Regression on ARM hardware gcc 6.2 and 7.1

Regression on ARM hardware gcc 6.2 and 7.1

Thank you for including the slight modifications that allow gcc with Cilk support to build for ARM architectures.  I mentioned a slight problem with performance at https://www.raspberrypi.org/forums/viewtopic.php?f=33&t=102743&p=1197225#p1197225 and also at https://software.intel.com/en-us/forums/intel-cilk-plus/topic/556887 relating to the 7.1 version of the gcc Cilk.  Does anyone know why version 7.1 runs so much slower than version 6.2?

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I just heard back from Andrew Pinski at the gcc bugzilla that cilkplus is deprecated and will be removed in version 8.0.

    https://gcc.gnu.org/bugzilla/show_bug.cgi?id=81828

The stated reason is that nobody is using Cilkplus and Intel's support for it disappeared.  I know new versions of OpenMP support task barriers which suspend until child tasks are complete in a way similar to Cilkplus.  Still, the syntax of Cilkplus is easier to read and the vector notation would be useful if it worked.  As parallel programming techniques are essential to make efficient use of modern hardware, my opinion is that deprecating a convenient way of programming multi-core hardware at this point is a mistake.

While CUDA seems to be somewhat successful as a proprietary HPC programming language, just as Cray vector code is no longer useful, proprietary solutions can become obsolete while there is still interest in numerical solutions to a particular scientific problem.  To promote the longevity of Cilkplus two things are needed:  a diversity of programming environments that support the standard and software libraries that depend on it.  My opinion is a widespread investment in writing code to take advantage of Cilkplus will not happen if it is deprecated in gcc.  Admittedly making the Intel Parallel Studio free might change things, but that scenario seems even less likely to me.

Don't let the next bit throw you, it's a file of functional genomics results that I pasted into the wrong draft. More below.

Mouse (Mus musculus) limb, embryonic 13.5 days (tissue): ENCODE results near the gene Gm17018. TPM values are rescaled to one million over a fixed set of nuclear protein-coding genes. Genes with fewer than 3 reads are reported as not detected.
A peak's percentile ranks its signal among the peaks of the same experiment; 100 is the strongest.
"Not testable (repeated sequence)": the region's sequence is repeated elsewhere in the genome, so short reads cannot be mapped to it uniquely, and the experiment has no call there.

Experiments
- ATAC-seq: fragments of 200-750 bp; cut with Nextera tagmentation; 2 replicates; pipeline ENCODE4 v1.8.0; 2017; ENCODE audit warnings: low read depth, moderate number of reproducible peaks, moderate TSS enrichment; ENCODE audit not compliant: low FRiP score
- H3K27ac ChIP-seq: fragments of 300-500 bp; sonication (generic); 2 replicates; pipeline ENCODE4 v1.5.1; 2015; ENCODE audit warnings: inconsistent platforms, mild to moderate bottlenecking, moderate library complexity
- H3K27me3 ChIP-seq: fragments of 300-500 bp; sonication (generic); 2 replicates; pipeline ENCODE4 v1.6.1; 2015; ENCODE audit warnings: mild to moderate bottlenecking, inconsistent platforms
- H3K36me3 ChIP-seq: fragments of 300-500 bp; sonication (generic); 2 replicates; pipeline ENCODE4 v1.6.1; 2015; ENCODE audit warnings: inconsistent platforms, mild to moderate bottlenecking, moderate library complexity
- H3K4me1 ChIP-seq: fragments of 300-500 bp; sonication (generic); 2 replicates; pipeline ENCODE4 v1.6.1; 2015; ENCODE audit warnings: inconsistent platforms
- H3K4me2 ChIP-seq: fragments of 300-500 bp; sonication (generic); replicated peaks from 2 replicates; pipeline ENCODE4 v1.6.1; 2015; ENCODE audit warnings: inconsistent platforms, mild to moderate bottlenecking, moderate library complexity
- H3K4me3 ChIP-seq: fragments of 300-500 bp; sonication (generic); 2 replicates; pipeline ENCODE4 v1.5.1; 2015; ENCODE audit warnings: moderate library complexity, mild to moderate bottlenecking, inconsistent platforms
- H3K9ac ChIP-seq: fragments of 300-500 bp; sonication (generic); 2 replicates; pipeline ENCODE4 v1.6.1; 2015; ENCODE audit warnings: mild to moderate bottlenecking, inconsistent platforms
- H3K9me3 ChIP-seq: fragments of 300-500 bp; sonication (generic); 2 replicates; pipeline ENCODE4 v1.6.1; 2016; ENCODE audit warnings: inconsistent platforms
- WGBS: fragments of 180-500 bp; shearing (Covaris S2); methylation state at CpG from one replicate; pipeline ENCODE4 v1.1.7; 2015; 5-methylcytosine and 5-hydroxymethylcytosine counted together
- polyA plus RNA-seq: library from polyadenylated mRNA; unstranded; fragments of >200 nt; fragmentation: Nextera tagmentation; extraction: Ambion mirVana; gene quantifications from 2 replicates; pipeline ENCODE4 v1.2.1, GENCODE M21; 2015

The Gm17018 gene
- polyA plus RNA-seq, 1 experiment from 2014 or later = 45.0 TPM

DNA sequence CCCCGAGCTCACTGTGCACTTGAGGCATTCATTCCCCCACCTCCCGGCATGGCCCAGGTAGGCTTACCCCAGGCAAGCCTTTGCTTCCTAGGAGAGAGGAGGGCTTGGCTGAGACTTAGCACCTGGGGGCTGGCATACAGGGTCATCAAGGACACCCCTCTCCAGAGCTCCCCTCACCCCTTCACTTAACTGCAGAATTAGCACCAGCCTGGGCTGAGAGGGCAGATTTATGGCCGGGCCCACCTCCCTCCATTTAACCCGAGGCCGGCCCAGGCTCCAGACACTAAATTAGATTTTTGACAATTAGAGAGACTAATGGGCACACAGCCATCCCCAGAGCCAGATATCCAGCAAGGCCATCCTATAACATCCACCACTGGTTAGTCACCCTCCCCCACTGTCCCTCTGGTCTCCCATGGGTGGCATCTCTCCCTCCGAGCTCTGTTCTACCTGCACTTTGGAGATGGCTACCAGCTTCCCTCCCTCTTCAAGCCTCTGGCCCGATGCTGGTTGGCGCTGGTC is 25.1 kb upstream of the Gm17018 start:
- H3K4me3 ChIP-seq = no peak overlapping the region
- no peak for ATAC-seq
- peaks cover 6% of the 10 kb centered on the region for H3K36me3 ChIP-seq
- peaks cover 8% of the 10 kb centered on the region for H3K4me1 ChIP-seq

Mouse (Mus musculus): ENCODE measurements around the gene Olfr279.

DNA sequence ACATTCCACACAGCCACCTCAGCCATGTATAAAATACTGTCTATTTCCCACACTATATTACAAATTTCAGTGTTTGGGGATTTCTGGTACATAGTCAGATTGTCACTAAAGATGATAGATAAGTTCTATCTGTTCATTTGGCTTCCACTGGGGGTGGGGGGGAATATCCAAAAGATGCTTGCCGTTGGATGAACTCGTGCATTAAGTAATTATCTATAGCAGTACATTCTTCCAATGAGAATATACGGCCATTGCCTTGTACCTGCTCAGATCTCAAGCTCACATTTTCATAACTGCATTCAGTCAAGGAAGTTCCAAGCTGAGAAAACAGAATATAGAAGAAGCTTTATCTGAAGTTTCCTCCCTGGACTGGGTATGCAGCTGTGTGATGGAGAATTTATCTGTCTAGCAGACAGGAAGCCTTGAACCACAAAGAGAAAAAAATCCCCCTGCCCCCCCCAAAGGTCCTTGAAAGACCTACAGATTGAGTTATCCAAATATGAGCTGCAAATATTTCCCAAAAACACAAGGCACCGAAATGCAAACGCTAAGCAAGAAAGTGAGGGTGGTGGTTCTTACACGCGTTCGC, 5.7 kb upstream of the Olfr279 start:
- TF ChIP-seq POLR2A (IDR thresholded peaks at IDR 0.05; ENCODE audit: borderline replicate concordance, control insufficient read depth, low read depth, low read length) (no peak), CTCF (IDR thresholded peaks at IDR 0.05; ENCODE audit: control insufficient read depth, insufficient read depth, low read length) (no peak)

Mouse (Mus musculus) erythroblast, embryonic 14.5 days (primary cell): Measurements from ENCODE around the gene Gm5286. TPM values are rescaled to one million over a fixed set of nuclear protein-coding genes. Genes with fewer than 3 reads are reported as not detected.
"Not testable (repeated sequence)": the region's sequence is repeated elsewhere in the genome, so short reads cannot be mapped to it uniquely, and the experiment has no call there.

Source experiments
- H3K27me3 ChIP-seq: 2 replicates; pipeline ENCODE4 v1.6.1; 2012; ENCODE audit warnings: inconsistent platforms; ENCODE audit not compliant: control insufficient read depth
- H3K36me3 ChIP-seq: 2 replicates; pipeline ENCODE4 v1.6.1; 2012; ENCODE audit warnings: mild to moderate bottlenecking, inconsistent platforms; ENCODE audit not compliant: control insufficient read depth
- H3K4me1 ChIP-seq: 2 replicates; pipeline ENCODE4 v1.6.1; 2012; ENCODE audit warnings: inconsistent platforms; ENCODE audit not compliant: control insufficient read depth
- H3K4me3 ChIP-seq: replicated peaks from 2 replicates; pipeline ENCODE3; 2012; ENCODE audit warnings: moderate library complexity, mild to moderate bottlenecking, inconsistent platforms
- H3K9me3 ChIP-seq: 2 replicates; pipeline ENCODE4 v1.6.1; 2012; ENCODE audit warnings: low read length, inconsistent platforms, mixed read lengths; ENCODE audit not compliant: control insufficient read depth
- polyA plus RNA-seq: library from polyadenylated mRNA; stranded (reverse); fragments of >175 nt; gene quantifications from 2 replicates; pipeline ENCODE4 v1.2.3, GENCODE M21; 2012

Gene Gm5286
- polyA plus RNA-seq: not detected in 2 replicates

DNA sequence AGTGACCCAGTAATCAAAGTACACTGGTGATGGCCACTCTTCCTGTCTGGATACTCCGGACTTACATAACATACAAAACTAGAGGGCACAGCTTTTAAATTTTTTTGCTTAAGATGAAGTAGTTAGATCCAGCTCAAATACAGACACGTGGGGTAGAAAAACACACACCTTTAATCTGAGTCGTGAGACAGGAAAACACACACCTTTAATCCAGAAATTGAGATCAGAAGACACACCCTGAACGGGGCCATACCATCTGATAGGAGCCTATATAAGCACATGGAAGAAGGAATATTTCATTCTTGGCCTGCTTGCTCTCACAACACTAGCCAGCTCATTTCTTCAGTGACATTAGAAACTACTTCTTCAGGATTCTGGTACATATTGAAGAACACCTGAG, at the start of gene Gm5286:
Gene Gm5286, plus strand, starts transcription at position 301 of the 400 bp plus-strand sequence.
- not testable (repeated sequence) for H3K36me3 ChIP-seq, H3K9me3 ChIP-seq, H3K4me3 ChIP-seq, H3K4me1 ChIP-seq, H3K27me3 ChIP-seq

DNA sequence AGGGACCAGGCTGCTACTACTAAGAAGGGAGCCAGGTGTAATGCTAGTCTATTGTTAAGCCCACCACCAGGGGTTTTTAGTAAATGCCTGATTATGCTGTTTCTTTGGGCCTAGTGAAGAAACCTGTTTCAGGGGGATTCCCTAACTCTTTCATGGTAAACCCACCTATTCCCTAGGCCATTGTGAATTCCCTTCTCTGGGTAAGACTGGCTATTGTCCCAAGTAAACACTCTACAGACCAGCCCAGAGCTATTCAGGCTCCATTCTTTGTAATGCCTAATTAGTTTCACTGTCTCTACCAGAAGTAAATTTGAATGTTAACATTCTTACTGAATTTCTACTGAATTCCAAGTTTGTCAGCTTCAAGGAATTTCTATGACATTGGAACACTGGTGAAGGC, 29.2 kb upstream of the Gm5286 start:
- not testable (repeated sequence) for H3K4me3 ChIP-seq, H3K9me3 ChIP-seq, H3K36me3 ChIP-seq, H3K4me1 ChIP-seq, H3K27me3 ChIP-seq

What is the future of Cilkplus?  Would it be better to switch to OpenMP now?  What about OpenCL?

Cilkplus never appeared to compete in the same arenas as cuda or opencl.  Intel themselves predicated the case for cilkplus on availability of a working open source version but failed to carry their support to the point of making any such version sufficiently reliable to become self sustaining.  Now that Intel has let several of the former cilkplus players go, they must concentrate on projects with near term return.

I note that the g++-8.0 testsuite still throws 114 FAIL indications attempting to run cilk-plus tests on WSL (ubuntu Windows subsystem).  One would think that planned removal of cilk-plus would imply removing the attempt to build and test it.  People have figured out how to change the defaults so that it builds for cygwin as well, but I can't get those builds to run much.

It's nearly a year since I began filing bugs for cilk-plus cases which fail even on linux, but they all retain NEW status, which I take as an indication that Intel withdrew the CilkPlus(tm) initiative at least that long ago.  With these bugs, cilk reducers are pretty much useless in the usage I look at.

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